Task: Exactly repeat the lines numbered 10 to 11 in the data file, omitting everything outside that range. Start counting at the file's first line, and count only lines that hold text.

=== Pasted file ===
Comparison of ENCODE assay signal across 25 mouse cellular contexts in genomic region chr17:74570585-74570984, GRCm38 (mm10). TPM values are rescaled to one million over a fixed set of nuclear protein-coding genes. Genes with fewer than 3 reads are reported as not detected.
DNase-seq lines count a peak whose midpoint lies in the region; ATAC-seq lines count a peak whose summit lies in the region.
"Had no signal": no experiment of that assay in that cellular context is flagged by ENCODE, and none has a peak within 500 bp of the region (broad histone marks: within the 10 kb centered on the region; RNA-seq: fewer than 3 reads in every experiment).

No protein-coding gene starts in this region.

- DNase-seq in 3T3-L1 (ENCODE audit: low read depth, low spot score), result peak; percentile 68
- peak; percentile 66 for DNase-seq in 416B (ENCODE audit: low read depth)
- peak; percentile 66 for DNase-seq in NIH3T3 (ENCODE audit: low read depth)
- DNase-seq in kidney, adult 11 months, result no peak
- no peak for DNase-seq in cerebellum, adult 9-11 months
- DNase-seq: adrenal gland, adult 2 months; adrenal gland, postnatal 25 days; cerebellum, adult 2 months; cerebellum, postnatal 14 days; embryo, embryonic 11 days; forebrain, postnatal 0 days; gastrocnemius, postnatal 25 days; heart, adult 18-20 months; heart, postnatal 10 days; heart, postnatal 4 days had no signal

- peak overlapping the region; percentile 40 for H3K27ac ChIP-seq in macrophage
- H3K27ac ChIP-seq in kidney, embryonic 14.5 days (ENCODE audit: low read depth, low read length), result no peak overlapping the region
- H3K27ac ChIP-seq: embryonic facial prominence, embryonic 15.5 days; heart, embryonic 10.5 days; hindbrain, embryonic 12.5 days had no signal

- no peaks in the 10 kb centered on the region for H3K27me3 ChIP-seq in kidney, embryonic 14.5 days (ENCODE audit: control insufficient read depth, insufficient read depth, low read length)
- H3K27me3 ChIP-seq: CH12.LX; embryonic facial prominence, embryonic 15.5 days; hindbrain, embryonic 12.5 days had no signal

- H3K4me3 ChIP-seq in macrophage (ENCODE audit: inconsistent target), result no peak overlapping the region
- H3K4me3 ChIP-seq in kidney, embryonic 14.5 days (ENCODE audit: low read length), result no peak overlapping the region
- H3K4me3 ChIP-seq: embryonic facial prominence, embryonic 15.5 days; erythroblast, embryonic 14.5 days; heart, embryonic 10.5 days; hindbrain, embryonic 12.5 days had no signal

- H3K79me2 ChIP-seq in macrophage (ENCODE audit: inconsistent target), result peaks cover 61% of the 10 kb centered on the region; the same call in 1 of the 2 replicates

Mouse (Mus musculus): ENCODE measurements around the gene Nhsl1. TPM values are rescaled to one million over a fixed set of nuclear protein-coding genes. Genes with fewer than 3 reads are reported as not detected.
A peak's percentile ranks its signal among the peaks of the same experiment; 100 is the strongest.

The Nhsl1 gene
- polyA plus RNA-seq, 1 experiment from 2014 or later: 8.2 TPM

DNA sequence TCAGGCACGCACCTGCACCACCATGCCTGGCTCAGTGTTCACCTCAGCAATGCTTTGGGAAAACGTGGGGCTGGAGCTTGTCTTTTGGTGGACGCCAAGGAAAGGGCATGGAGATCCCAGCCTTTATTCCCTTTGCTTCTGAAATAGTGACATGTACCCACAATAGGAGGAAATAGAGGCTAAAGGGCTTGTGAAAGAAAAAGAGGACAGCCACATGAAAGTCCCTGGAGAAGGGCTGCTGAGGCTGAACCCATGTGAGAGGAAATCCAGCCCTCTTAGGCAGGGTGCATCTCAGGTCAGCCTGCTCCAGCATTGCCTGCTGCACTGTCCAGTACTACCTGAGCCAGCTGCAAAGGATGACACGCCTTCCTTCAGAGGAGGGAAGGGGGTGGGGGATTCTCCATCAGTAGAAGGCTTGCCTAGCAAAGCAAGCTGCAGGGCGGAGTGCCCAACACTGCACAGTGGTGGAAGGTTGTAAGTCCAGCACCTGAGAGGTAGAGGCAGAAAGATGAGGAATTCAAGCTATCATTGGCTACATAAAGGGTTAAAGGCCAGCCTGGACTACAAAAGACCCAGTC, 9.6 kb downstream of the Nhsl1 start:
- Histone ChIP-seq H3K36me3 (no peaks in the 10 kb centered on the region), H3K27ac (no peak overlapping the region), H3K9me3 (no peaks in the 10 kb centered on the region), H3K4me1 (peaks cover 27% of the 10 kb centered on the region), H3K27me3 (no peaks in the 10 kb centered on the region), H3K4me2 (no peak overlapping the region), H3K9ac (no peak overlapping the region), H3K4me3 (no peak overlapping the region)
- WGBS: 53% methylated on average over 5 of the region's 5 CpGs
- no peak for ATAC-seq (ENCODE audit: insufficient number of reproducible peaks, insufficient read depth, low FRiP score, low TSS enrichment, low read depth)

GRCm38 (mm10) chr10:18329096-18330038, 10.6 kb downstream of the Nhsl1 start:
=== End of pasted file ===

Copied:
- DNase-seq: adrenal gland, adult 2 months; adrenal gland, postnatal 25 days; cerebellum, adult 2 months; cerebellum, postnatal 14 days; embryo, embryonic 11 days; forebrain, postnatal 0 days; gastrocnemius, postnatal 25 days; heart, adult 18-20 months; heart, postnatal 10 days; heart, postnatal 4 days had no signal

- peak overlapping the region; percentile 40 for H3K27ac ChIP-seq in macrophage